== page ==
You made me the woman I’d always wanted to be, something that I ache to be today...

You were my constant companion, you had me and held me, from the day I met you, for better, for worse, for richer, for poorer, in sickness and in health, until circumstances did us part....

We might just be physically apart, but you are, and always will be the one who taught me what life is, you will always be my best friend. Hope to meet you soon, magical Mayanagri, till then please remember...

Bombay, if you were a guy, I would have married you...but since you’re not, I’ll settle with the privilege of having you as my best friend.

P.S: This post might seem a bit weird to people, who would probably think, “Doesn’t she have a human friend, why is a city her best friend?” Yes, I do have ‘human’ best friends, but Bombay is special! Salaam Bombay!!

Sunday, July 7, 2013

The Goddess of Small Things

It’s not the big things that make me happy. I don’t crave for diamonds or expensive gifts. Little things, tiny gestures - they touch me, make me feel loved. I am the Goddess of Small Things...

I was looking at the mysporepa, sitting proudly inside the glass case, while my husband was paying for the mirchi bajjis we had bought. Its colour, its shape, the texture - oh, everything was inviting me. I was lost in a sweet world, imagining, how it would melt in my mouth, lacing it with a sweetness divine...”Bhaiyaa, yeh sweet zara ek plate mein dena, madam ke liye,” I heard my husband telling the shopkeeper, handing me the one thing I wanted, taking me down beautiful memory lanes.

I vividly remember a little me, dressed in a cotton floral frock, two neat fountain-like pony tails sticking out from my head holding on to my dad’s finger and hopping along with him, trying to match his pace. I remember how I would try to synchronise my footsteps with that of his - right-right, left-left, and raise my head to see if he’d noticed that we were walking in sync. I remember how the bazaar frightened me out of my wits - the scores of people with bundles of plastic bags, the pan-spitting shopkeepers, the bikes splashing jets of slush, the din, the stench of fish...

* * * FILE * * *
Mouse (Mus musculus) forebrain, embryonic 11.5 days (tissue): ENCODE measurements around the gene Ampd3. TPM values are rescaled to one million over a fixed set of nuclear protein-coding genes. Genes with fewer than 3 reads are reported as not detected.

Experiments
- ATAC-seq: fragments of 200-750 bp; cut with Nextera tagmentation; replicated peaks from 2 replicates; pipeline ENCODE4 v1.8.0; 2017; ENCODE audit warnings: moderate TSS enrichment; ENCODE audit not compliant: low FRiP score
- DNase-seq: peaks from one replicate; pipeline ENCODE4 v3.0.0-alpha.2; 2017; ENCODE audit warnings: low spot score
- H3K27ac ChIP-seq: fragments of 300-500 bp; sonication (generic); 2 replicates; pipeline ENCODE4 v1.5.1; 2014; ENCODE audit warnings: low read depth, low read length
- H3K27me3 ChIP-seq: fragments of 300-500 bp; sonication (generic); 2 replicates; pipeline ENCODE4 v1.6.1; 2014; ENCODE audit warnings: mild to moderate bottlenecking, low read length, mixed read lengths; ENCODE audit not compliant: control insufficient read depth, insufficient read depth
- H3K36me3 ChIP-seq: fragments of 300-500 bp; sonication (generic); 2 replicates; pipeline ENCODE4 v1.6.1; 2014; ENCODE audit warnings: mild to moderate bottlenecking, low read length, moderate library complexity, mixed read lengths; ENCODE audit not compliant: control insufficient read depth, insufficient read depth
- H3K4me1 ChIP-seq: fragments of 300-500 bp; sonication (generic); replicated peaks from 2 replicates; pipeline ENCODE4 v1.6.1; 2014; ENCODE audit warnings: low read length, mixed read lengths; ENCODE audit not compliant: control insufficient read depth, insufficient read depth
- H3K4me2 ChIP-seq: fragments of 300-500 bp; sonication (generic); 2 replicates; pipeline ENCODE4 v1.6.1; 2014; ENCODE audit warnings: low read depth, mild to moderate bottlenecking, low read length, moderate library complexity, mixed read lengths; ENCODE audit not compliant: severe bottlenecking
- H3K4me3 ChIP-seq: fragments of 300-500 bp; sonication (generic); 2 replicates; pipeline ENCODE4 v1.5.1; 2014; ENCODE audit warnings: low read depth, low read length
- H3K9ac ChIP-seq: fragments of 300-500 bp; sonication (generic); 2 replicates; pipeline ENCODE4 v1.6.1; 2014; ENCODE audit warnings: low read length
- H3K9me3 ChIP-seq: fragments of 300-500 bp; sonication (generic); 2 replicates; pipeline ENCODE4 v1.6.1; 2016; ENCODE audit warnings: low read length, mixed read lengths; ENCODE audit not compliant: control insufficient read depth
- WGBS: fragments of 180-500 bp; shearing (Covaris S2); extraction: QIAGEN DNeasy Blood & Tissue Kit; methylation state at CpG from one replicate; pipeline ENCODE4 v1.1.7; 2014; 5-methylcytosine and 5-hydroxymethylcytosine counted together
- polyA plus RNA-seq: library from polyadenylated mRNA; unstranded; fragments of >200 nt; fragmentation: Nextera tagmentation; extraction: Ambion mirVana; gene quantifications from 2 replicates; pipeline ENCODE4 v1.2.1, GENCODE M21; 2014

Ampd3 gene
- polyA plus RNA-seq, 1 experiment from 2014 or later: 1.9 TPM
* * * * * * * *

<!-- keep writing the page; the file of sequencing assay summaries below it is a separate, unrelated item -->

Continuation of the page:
I remember how my dad used to carry the veggie packets, using one hand to hold them together, the other hand reserved for his darling daughter. I would sense the weight was troubling him, and I would happily shift to the other side, hopping around between mom and dad, holding my dad’s hand on the left, and my mom’s on the right. The fear of big bad bazaar would suddenly disappear...It seemed I had a wall to protect me from the pushing and pulling..

I remember how we had gone to a sweet shop to get some paneer - mom, dad and I...I was looking around, bored, when I noticed a tray of neatly stacked sweets, inside the glass case. It was beckoning me to taste it - the rich, mild golden colour, the glaze of the ghee - it pushed me into a trance, where I imagined how it would feel to take a bite, how it would melt inside my mouth, the sweet taste lingering...

Dada, paneer,” said the shopkeeper to my dad, handing him a packet, waking me up from my reverie...My dad hadn’t taken the packet, he was looking at me. I looked at him, our gazes met, and he looked away, telling the shopkeeper, “Two of this,” pointing to the thing I was looking at with wide eyes. In a minute’s time, I was holding a little paper plate in my hand, the taste in my mouth, way better than the one in the trace...Maybe it wasn’t the sweet...maybe, it was my dad’s love that made it taste even sweeter...The child in me couldn’t stop grinning...

And today, the child in me grinned again...not because of the sweetness of the mysorepa, but because of the sweetness of the gesture and the sweetness of the memories it refreshed...

Yes, it’s not the big things that make me happy. Little things, tiny gestures - they touch me, make me feel loved. I am the Goddess of Small Things...